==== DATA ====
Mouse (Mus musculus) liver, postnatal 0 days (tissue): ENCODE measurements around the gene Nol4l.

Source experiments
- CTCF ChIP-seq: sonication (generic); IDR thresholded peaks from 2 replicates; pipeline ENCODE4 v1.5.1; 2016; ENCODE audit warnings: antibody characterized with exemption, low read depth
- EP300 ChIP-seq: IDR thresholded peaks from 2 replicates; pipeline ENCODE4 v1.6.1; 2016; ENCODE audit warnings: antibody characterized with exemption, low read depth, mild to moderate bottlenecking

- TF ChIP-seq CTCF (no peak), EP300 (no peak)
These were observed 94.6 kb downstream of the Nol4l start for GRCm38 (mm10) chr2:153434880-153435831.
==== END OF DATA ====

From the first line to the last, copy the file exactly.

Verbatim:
Mouse (Mus musculus) liver, postnatal 0 days (tissue): ENCODE measurements around the gene Nol4l.

Source experiments
- CTCF ChIP-seq: sonication (generic); IDR thresholded peaks from 2 replicates; pipeline ENCODE4 v1.5.1; 2016; ENCODE audit warnings: antibody characterized with exemption, low read depth
- EP300 ChIP-seq: IDR thresholded peaks from 2 replicates; pipeline ENCODE4 v1.6.1; 2016; ENCODE audit warnings: antibody characterized with exemption, low read depth, mild to moderate bottlenecking

- TF ChIP-seq CTCF (no peak), EP300 (no peak)
These were observed 94.6 kb downstream of the Nol4l start for GRCm38 (mm10) chr2:153434880-153435831.